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KRA wants order on Capital Gain Tax suspended

Kenya Revenue Authority (KRA) wants an order stopping it from seeking Capital Gain Tax suspended.

In a suit filed on Tuesday, the taxman sought the court’s intervention arguing that it will be forced to delink the iTax payment module and the stamp duty thereby causing huge losses.

Through lawyer Pius Nyaga, KRA claimed that it discarded the manual system of filing taxes when it rolled out the iTax payment module thus it does not have an alternative system to deploy to collect both stamp duty and the Capital Gains Tax.

“KRA invites this court to suspend the effect of its March 14 judgment regarding the declaration of invalidity of a section of the Income Tax Act on account of undue hardship that is likely to follow,” said Mr Nyaga.

The suit follows an earlier one filed by the Law Society of Kenya who had moved to court to challenge constitutionality of a section of the Income Tax Act which legalised payment of Capital Gain Tax upon presentation of the transfer instrument as opposed to upon successful transfer of the property.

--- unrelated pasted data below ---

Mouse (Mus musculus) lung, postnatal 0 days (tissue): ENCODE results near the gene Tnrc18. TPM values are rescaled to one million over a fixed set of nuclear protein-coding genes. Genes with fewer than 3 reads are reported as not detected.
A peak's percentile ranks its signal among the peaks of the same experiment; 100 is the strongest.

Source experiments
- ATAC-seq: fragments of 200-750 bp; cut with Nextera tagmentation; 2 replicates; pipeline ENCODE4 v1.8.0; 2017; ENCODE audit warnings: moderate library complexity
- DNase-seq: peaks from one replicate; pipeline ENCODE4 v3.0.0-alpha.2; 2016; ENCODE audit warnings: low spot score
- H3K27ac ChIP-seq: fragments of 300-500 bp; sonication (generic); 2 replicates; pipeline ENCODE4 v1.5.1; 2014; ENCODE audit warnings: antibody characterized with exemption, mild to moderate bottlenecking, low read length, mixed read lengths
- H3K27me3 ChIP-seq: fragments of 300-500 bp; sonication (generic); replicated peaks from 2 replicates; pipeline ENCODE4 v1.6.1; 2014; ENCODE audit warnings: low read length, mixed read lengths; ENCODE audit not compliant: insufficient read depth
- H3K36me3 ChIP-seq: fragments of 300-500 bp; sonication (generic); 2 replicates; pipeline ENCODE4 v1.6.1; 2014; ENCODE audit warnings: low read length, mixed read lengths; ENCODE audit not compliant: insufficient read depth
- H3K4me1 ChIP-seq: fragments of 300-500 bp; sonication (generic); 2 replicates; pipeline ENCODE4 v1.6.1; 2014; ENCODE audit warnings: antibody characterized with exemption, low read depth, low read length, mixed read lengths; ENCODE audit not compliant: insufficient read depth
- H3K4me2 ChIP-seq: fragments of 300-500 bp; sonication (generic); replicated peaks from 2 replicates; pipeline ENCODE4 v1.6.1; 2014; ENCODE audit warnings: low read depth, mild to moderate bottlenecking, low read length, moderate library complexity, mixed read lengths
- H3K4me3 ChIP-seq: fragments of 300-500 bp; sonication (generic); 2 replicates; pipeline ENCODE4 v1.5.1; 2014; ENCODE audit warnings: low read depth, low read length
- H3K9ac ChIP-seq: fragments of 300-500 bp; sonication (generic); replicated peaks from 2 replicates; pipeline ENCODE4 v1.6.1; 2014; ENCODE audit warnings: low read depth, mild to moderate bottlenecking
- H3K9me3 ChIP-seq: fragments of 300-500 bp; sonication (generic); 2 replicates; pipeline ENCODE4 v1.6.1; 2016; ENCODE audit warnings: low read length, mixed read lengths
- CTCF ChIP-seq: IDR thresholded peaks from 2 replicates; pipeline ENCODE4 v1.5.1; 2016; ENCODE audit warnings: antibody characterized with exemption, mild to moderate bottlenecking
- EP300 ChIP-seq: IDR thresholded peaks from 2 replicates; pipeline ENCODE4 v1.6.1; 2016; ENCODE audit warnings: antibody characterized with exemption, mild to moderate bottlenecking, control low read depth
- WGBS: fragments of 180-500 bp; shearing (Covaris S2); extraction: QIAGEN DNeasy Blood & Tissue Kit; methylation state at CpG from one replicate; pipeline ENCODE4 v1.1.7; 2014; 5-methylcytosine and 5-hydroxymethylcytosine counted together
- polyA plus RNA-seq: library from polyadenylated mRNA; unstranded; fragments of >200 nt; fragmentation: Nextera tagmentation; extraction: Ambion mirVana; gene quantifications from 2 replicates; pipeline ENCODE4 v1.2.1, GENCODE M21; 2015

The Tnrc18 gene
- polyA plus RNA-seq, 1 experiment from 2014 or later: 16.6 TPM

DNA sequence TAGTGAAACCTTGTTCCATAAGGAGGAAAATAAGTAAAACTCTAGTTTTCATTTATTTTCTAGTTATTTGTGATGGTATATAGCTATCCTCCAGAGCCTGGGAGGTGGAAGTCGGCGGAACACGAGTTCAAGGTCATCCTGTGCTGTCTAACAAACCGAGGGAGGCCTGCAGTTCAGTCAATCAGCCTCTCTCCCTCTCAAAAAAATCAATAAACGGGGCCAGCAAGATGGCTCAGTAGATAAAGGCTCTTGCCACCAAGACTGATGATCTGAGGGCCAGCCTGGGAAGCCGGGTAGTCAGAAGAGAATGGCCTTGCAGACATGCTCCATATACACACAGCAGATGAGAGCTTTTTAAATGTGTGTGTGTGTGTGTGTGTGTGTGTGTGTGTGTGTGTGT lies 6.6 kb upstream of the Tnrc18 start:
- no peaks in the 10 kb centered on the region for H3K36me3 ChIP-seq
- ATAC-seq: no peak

In the case, Justice Mativo declared the disputed law as unconstitutional and one that unfairly imposes a tax burden on the public.

TAXATION BURDEN

According to KRA, the taxman is bound to suffer twice if the verdict is not suspended since it will mean that the two payment modules will be delinked and they will have to reconfigure the system.

“Court has powers to suspend the declaration of invalidity of a law or a section of a statute in order to grant a party an opportunity to exercise its constitutional right of Appeal to a Superior court,” said Mr Nyaga.

In the initial suit, LSK was not opposed to payment of Capital Gain Tax, but had protested the fact that it was to be imposed on those who acquire properties even before they get full possession of the same which they termed as unlawful.

LSK had also argued that the Capital Gain Tax can only be charged on gains that have accrued in favour of a vendor of property at the time of transfer hence imposing a requirement that the same be paid on an anticipated gain, which has not accrued, amounts to unfairly imposing a burden of taxation.

But the taxman insisted that the Capital Gain Tax had been reintroduced after it was suspended in the country from 1985 and is merely aimed at widening the tax base as well as cater for the increased financial budget of the Government.

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